Please find details below of a new article added to our Bibliography:
Title: Variation in plant composition along a gradient of increasing distance from wells in a mountain steppe in southern Mongolia
Author: Ulziibadrakh, T., Uudus, B., Lkhagvajav, P., Alexander, J. S., Johansson, O., Sharma, K., Samelius, G.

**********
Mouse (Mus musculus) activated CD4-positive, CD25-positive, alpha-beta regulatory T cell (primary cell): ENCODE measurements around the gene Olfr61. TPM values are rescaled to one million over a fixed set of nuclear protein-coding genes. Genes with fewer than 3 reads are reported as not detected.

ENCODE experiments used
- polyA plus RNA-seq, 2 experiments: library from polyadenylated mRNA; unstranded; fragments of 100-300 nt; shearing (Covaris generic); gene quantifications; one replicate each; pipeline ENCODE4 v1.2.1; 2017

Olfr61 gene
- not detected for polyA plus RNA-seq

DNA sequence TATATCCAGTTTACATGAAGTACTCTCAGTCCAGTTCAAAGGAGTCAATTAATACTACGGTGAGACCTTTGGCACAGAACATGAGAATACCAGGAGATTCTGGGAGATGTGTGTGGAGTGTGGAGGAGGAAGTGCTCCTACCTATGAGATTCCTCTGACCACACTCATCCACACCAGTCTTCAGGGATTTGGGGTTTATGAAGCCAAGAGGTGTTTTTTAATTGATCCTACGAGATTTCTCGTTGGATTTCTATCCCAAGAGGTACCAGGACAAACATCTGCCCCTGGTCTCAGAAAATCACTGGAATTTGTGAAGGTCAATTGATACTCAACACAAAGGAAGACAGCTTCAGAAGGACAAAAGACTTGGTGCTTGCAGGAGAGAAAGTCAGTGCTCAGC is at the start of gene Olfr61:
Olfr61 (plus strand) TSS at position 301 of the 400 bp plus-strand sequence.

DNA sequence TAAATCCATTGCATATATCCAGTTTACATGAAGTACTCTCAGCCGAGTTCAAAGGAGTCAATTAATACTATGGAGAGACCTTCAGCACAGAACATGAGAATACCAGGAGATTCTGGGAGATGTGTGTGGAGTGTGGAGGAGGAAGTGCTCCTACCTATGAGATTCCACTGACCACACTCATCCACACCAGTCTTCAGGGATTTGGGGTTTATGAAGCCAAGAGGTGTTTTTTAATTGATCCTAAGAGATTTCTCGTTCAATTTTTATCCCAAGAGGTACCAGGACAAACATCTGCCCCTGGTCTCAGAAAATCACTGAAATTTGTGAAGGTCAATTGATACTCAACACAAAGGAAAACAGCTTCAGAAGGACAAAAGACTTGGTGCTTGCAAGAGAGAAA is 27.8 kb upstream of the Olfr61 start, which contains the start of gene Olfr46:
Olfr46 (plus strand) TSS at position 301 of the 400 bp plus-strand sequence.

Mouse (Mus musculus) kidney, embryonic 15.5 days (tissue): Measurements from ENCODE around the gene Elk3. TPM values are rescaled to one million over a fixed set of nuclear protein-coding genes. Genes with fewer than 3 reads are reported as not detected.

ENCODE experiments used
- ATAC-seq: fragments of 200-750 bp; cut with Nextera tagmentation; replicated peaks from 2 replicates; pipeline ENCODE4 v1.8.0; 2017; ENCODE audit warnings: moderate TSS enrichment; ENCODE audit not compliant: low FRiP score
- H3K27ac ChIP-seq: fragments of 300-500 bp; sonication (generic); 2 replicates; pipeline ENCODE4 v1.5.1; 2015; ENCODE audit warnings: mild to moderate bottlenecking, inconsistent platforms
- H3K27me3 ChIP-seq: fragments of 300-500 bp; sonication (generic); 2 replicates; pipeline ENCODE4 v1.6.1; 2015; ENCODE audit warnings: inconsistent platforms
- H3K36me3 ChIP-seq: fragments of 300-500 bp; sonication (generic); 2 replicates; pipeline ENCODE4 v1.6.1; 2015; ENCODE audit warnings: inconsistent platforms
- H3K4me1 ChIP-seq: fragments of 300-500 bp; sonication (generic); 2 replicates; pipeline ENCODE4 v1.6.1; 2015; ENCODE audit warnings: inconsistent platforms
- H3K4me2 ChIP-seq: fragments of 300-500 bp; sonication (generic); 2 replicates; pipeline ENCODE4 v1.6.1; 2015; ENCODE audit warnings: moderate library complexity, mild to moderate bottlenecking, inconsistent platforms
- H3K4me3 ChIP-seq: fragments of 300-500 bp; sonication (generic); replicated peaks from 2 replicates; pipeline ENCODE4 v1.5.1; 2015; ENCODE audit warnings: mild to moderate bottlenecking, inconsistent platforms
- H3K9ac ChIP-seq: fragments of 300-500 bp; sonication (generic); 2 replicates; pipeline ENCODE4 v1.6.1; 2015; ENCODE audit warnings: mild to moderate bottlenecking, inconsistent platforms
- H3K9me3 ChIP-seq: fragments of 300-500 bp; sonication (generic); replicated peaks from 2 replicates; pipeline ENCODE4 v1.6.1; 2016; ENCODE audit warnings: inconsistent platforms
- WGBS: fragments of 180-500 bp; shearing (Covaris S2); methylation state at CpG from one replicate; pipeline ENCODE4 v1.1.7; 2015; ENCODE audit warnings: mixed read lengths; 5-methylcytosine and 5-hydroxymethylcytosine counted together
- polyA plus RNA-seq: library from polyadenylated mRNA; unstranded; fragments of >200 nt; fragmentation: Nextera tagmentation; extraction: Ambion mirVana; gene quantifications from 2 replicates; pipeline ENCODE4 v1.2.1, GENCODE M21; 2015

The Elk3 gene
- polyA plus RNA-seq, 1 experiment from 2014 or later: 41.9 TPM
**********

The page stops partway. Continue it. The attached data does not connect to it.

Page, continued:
Abstract: Habitat degradation and heavy grazing by livestock are common conservation challenges across the steppes of Mongolia and Central Asia. Livestock grazing patterns are generally not uniform and are typically greater near campsites and watering holes. In this study, we examined how plant composition in a mountain steppe in southern Mongolia varied along a gradient of increasing distance from wells. We found that the cover and average height of Ephedra prezewalskii increased with increasing distance from the wells whereas soil chemistry and the other variables of plant composition that we examined were similar along the gradient of increasing distance from the wells. These results suggest relatively limited impact of livestock grazing on plant composition in our study. However, our study was limited in space and time and further studies are needed to understand the impact of livestock grazing in this mountain steppe in southern Mongolia.